Monday, August 31, 2009

Hidden Spaces

In this cottage in Surrey, England, are various niches and cupboards and hidden spaces. A child would have loads of hiding places for treasures. To the left of the dining room fireplace is a small cupboard.  Inside is a note explaining its purpose:

This is a typical example of a cloam oven. It was heated by burning large bundles of kindling wood in the oven. When enough heat had been generated the ash was raked out and baking commenced.

The interior is all brick, igloo shaped (round with domed top), about three feet in diameter.  A bricked-over space on the outside house wall is probably where the oven was vented to allow smoke to escape.  It seems such a sensible oven, and although I know it is much easier to turn a knob and have an oven pre-heated within minutes without all the fuss and bother of building a fire and raking coals and ash, I still wish this one were functional so I could try it.


  1. What would you bake in that little oven? A loaf of bread, a giant cookie, a story idea?

  2. Hi Sharon: Thanks for checking out my blog, and for your generous comment. I found a copy of "Bloomability" in my room at Pam's and I have to tell you that I couldn't put it down; it took me back to my days of reading Judy Blume books, way past my bedtime, under the covers with a flashlight! I love Dinnie's character and the way she sees the world--and having known Mrs. Fleming, and paying many visits to the TASIS campus in Lugano, made the book all the more visual and exciting for me. Brava! Take care. Tante cose, Brette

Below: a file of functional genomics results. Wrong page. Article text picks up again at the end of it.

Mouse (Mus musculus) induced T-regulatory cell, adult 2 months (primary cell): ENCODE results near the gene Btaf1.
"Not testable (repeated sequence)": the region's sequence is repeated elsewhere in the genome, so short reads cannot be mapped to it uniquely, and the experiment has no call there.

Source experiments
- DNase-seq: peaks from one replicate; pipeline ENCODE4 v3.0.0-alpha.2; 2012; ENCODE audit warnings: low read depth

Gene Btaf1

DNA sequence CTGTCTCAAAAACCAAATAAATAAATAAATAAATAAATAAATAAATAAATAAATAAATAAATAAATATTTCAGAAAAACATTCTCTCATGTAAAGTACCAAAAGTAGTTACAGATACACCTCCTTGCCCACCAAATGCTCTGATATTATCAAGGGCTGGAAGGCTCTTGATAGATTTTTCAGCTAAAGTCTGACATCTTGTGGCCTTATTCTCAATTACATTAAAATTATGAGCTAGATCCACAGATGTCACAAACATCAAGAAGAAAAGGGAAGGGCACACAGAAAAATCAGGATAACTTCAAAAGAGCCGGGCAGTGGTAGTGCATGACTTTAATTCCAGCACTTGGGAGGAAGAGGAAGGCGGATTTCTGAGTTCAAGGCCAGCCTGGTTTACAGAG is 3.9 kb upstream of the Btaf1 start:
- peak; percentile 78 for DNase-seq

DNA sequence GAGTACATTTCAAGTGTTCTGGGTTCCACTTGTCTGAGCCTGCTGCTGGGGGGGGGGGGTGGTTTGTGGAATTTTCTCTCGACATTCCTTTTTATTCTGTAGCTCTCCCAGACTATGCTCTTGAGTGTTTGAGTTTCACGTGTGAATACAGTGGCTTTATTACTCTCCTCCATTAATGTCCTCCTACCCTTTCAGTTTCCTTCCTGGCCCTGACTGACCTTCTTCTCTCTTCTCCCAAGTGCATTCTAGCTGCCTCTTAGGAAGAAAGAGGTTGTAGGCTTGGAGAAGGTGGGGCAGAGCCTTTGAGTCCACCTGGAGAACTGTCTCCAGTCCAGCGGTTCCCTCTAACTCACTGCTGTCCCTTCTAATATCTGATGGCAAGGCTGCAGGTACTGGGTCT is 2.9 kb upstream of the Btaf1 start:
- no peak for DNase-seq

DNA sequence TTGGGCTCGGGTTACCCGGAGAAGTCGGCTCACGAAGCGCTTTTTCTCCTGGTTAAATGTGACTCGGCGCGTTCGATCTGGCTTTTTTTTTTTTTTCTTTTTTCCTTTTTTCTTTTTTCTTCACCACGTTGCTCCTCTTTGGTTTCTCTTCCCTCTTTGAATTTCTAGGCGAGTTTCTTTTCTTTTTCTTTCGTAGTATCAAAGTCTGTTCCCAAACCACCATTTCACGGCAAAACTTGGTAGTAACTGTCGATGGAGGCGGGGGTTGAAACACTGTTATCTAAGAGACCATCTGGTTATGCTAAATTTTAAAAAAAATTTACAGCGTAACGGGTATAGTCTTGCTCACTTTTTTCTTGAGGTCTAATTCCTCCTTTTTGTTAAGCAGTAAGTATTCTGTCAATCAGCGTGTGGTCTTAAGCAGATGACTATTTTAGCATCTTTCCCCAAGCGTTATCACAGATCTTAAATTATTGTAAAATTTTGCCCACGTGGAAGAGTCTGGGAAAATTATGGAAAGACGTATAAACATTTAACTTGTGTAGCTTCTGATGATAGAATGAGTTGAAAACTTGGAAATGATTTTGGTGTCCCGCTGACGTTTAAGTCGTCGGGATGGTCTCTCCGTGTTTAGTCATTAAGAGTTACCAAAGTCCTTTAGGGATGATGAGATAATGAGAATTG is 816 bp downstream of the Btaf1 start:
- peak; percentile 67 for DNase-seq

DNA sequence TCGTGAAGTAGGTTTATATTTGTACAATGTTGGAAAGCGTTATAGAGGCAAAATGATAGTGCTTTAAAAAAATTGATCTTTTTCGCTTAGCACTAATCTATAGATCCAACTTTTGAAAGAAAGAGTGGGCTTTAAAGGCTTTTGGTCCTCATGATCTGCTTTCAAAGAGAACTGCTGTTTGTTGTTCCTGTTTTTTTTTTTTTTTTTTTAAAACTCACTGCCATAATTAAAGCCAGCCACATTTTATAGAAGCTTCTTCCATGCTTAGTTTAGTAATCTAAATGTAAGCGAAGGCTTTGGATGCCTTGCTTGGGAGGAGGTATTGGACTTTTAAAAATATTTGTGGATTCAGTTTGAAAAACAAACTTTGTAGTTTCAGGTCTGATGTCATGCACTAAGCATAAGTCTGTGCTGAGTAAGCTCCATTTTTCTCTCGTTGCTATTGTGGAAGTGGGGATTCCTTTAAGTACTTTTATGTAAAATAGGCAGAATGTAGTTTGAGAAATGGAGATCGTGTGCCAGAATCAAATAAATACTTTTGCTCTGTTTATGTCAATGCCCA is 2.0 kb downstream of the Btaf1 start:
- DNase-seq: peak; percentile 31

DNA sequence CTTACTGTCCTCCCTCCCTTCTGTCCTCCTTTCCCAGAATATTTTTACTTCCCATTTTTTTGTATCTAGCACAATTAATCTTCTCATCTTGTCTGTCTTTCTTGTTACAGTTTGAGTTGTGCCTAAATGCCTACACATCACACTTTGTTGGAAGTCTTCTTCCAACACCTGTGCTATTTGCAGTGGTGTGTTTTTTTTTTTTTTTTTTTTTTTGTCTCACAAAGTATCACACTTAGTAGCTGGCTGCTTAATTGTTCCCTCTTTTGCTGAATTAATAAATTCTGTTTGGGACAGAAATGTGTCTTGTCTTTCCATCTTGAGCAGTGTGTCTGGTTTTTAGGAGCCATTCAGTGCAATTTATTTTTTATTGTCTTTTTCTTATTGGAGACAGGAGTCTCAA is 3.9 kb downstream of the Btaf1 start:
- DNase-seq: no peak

3. Brattcat: the oven is bigger than it appears. You could roast several turkeys in it at the same time. A dozen loaves of bread. But it's not big enough to bake a story idea, nope.

    Brette: So now if you've read Bloomability, you have to read the upcoming UNFINISHED ANGEL, as it is also set on that campus, esp. in the spooky tower of Casa Fleming. . . Tante cose, Sharon.